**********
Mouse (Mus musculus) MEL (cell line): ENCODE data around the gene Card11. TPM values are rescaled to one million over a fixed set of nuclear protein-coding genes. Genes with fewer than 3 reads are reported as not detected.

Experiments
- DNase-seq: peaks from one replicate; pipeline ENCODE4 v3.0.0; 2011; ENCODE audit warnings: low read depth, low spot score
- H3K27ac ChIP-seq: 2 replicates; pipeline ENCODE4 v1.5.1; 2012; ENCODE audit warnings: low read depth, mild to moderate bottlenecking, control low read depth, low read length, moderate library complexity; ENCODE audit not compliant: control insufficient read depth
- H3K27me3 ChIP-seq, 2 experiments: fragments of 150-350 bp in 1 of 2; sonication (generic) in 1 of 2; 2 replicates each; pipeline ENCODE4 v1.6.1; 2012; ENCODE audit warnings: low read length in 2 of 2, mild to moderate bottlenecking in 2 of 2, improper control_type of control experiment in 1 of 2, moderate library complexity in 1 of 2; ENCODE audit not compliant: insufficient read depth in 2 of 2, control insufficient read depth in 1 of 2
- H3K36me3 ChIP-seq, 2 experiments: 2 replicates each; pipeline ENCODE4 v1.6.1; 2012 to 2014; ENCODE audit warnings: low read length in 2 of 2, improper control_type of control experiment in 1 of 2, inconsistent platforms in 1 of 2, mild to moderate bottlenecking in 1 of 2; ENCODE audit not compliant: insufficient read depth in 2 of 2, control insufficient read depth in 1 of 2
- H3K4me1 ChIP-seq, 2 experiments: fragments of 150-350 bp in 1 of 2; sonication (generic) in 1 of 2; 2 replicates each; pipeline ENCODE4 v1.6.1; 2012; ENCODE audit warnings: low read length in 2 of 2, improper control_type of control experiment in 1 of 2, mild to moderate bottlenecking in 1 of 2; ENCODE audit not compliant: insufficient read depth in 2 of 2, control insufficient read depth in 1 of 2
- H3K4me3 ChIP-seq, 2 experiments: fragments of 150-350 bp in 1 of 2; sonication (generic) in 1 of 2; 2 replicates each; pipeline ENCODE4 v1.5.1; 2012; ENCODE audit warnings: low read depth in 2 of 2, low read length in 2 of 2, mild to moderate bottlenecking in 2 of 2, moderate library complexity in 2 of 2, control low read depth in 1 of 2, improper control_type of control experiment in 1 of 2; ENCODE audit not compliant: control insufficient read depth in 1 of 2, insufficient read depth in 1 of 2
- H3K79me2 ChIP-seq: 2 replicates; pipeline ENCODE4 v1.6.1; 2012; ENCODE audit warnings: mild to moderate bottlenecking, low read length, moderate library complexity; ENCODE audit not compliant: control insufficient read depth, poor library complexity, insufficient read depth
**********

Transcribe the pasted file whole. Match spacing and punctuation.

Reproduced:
Mouse (Mus musculus) MEL (cell line): ENCODE data around the gene Card11. TPM values are rescaled to one million over a fixed set of nuclear protein-coding genes. Genes with fewer than 3 reads are reported as not detected.

Experiments
- DNase-seq: peaks from one replicate; pipeline ENCODE4 v3.0.0; 2011; ENCODE audit warnings: low read depth, low spot score
- H3K27ac ChIP-seq: 2 replicates; pipeline ENCODE4 v1.5.1; 2012; ENCODE audit warnings: low read depth, mild to moderate bottlenecking, control low read depth, low read length, moderate library complexity; ENCODE audit not compliant: control insufficient read depth
- H3K27me3 ChIP-seq, 2 experiments: fragments of 150-350 bp in 1 of 2; sonication (generic) in 1 of 2; 2 replicates each; pipeline ENCODE4 v1.6.1; 2012; ENCODE audit warnings: low read length in 2 of 2, mild to moderate bottlenecking in 2 of 2, improper control_type of control experiment in 1 of 2, moderate library complexity in 1 of 2; ENCODE audit not compliant: insufficient read depth in 2 of 2, control insufficient read depth in 1 of 2
- H3K36me3 ChIP-seq, 2 experiments: 2 replicates each; pipeline ENCODE4 v1.6.1; 2012 to 2014; ENCODE audit warnings: low read length in 2 of 2, improper control_type of control experiment in 1 of 2, inconsistent platforms in 1 of 2, mild to moderate bottlenecking in 1 of 2; ENCODE audit not compliant: insufficient read depth in 2 of 2, control insufficient read depth in 1 of 2
- H3K4me1 ChIP-seq, 2 experiments: fragments of 150-350 bp in 1 of 2; sonication (generic) in 1 of 2; 2 replicates each; pipeline ENCODE4 v1.6.1; 2012; ENCODE audit warnings: low read length in 2 of 2, improper control_type of control experiment in 1 of 2, mild to moderate bottlenecking in 1 of 2; ENCODE audit not compliant: insufficient read depth in 2 of 2, control insufficient read depth in 1 of 2
- H3K4me3 ChIP-seq, 2 experiments: fragments of 150-350 bp in 1 of 2; sonication (generic) in 1 of 2; 2 replicates each; pipeline ENCODE4 v1.5.1; 2012; ENCODE audit warnings: low read depth in 2 of 2, low read length in 2 of 2, mild to moderate bottlenecking in 2 of 2, moderate library complexity in 2 of 2, control low read depth in 1 of 2, improper control_type of control experiment in 1 of 2; ENCODE audit not compliant: control insufficient read depth in 1 of 2, insufficient read depth in 1 of 2
- H3K79me2 ChIP-seq: 2 replicates; pipeline ENCODE4 v1.6.1; 2012; ENCODE audit warnings: mild to moderate bottlenecking, low read length, moderate library complexity; ENCODE audit not compliant: control insufficient read depth, poor library complexity, insufficient read depth